Learn English Grammar From A–Z
1pareado masculinedístico masculinein rhyming couplets — en pareados
- The source texts are then reformed into single aphoristic lines, couplets, quatrains, and whole poems.
- It was translated into English iambic pentameter with rhymed couplets.
- His four-line verses or quatrains, each of two rhymed couplets, were written in groups of 100, known as Centuries.
- Both rely heavily on rhyme, favoring couplets but committed to casual or accidental placement rather than to any definite scheme.
- The concluding couplet of this stanza tells us what the nativity will do by systematically listing the state of things before the birth and the conditions brought into the world by it.
- Single couplets of course form a significant category, as do longer poems composed of rhyming pentameter couplets.
- Many primary grade pupils enjoy rhyme in a couplet when writing poetry.
- Almost any form is acceptable - limerick, haiku, free verse, couplets, anything but epic poetry.
- It's written in tetrameter couplets, a form much more congenial to midcentury writers.
- Alexander Pope was satirically dismissive in a memorable couplet: 'On painted ceilings you devoutly stare/ Where sprawl the saints of Verrio and Laguerre.'
- The leaf illustrated here is inscribed with a couplet by one of China's greatest poets.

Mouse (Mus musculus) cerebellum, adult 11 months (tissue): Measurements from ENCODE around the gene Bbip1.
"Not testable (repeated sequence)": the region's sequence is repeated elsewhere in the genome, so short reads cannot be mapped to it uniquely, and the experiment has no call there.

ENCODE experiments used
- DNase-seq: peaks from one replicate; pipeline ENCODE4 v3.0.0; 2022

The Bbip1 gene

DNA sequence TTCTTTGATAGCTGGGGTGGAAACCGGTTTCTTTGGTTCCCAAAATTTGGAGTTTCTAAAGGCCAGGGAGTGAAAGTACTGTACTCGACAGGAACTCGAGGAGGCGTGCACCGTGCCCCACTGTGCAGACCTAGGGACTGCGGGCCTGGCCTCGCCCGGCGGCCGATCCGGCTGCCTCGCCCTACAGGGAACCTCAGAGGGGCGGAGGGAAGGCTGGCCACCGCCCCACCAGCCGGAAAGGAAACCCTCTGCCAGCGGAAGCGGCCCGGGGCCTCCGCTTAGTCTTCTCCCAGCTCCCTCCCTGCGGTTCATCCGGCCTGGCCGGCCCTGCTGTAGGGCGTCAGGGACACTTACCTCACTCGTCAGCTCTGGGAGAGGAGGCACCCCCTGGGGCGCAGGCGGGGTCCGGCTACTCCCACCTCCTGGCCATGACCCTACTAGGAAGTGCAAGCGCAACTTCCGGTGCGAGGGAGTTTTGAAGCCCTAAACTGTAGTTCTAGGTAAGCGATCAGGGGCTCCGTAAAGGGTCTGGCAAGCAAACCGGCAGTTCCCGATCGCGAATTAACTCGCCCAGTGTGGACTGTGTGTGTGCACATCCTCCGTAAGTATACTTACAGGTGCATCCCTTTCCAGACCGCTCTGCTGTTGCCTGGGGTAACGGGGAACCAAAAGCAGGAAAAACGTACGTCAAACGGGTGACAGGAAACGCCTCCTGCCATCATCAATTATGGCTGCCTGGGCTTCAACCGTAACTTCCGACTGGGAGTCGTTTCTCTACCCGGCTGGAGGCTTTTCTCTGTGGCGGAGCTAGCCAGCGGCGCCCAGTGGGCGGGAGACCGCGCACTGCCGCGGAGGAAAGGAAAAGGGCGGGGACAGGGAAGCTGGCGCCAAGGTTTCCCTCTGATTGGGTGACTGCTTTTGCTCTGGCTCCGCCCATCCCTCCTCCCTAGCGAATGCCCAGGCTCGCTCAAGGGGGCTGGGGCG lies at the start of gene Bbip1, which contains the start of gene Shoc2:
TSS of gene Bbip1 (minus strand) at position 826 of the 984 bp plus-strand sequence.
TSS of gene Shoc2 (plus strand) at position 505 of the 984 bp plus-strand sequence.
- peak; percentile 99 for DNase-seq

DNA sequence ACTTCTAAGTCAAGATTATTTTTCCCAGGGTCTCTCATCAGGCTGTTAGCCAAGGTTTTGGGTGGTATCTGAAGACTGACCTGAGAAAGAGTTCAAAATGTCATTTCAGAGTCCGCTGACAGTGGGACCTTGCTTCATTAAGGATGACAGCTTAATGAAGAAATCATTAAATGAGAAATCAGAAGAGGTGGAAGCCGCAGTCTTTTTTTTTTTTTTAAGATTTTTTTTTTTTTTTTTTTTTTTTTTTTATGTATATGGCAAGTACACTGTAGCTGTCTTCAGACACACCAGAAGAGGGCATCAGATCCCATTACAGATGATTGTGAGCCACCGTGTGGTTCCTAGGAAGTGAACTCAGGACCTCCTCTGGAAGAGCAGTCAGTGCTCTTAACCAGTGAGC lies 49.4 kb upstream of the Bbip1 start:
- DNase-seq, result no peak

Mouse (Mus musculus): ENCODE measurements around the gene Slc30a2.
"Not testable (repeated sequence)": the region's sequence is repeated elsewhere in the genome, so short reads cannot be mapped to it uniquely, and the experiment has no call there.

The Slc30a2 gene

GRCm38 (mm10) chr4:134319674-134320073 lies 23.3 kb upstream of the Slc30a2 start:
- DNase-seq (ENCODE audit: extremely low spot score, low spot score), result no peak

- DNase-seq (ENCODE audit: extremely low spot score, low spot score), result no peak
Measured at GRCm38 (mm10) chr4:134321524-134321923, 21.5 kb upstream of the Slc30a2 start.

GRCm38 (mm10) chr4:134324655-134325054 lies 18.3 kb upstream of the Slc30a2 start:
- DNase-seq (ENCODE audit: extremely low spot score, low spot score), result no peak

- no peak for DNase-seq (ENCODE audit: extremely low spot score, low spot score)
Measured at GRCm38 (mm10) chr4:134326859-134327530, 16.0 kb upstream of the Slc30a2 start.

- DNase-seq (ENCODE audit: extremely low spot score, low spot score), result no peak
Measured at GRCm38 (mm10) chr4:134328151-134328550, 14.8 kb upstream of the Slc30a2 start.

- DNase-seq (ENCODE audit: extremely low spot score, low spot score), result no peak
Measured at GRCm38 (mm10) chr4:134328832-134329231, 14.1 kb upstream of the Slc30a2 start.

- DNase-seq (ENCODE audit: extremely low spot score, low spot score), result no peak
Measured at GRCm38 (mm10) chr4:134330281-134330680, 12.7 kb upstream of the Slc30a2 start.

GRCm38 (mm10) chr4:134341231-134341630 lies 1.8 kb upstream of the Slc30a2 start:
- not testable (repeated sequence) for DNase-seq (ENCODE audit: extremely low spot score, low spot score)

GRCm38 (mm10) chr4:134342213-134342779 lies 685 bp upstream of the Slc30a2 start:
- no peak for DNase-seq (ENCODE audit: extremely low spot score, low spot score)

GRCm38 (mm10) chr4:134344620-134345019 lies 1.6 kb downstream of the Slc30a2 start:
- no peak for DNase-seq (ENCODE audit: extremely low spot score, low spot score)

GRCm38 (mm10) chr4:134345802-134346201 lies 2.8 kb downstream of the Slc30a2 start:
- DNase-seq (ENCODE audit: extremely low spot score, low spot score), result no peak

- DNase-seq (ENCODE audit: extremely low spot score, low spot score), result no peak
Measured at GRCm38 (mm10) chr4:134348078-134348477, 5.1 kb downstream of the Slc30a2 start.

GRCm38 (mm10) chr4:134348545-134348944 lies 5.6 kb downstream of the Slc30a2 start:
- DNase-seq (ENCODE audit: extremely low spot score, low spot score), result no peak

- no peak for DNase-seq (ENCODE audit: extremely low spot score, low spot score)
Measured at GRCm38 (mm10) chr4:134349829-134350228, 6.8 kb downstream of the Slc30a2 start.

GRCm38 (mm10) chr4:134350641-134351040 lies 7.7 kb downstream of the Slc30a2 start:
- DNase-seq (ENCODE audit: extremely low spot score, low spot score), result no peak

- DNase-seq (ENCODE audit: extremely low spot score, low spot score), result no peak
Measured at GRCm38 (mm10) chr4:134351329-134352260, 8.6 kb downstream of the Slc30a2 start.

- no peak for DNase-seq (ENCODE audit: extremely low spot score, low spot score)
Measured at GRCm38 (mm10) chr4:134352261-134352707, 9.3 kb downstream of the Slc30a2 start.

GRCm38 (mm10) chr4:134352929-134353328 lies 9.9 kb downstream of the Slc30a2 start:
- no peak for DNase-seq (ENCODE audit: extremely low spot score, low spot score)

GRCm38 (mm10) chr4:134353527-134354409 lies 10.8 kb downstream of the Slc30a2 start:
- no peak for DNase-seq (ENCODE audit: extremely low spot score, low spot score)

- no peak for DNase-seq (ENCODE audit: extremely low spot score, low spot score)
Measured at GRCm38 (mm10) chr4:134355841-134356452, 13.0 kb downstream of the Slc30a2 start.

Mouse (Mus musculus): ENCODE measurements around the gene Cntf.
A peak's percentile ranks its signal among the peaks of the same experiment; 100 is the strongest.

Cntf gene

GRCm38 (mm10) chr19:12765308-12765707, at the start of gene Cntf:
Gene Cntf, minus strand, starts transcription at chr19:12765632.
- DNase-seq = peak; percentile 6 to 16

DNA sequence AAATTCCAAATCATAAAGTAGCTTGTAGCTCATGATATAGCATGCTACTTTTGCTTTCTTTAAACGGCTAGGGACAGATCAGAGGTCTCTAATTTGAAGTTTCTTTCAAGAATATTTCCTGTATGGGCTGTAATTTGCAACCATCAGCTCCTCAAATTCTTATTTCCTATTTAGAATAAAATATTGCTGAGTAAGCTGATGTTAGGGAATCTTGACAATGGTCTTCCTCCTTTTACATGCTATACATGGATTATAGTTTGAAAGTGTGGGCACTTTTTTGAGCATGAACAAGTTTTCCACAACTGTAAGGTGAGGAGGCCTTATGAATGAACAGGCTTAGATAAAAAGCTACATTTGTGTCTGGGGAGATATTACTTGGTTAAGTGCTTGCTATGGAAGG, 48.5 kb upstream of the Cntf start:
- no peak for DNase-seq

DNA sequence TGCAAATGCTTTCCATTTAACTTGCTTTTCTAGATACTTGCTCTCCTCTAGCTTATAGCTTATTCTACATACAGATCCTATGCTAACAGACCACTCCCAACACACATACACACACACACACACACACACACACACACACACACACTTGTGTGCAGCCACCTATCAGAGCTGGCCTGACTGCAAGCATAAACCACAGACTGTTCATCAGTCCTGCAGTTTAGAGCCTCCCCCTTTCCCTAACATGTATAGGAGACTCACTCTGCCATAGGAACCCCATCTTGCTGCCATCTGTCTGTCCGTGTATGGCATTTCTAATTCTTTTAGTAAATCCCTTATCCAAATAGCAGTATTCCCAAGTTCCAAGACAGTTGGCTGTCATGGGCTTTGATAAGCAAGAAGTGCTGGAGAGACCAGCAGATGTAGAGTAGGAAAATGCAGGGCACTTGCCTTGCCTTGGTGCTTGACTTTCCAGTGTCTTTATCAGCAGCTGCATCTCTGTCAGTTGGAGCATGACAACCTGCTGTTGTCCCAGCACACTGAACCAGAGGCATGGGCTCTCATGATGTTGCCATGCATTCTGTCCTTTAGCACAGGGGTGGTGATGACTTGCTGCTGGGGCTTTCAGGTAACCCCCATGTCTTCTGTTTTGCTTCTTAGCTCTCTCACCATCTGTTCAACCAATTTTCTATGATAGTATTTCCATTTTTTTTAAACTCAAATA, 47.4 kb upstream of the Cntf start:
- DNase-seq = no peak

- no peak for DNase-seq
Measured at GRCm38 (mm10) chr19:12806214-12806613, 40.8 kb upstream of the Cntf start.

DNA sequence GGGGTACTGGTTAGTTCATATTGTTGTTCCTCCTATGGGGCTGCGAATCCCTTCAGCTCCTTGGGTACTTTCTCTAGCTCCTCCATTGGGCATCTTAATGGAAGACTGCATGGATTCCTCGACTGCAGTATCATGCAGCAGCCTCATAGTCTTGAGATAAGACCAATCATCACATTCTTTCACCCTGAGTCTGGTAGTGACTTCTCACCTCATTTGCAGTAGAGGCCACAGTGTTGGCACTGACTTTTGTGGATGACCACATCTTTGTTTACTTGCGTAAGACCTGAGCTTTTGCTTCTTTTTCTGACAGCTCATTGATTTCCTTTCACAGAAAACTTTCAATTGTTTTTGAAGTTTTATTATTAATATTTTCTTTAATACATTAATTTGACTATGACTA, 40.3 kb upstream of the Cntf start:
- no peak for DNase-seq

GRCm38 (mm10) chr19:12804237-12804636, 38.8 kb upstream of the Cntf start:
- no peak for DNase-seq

- The lines form couplets joined in quatrains.
- He fits the description of a Romantic Poet perfectly, wandering dazed by nature and inactivity through sun-dappled fields, his sad eyes melting before the passionate couplets forming in the wellspring of his engorged imagination.
- If a character gets hungry, they croon couplets like "I am starving, I must eat / a piece of bread or a hunk of meat."
- The rondeau given below, by Adam de la Halle, shows its typical layout as a single-stanza poem of four couplets.
- The first couplet, known as the refrain, is repeated at the end.
- Sonnet 126 is, unusually, a poem in six rhymed couplets rather than a sonnet proper.
- In 1705 he published The Campaign, a poem in heroic couplets in celebration of the victory of Blenheim.
- It is composed in fluent, almost chatty couplets, with marvellous evocations of the deserted Venetian lido and twinkling lagoon: 'I love all waste / And solitary places; where we taste / The pleasure of believing what we see / Is boundless, as we wish our souls to be.'
- He issued in 1715 the first volume of his translation in heroic couplets of Homer's Iliad.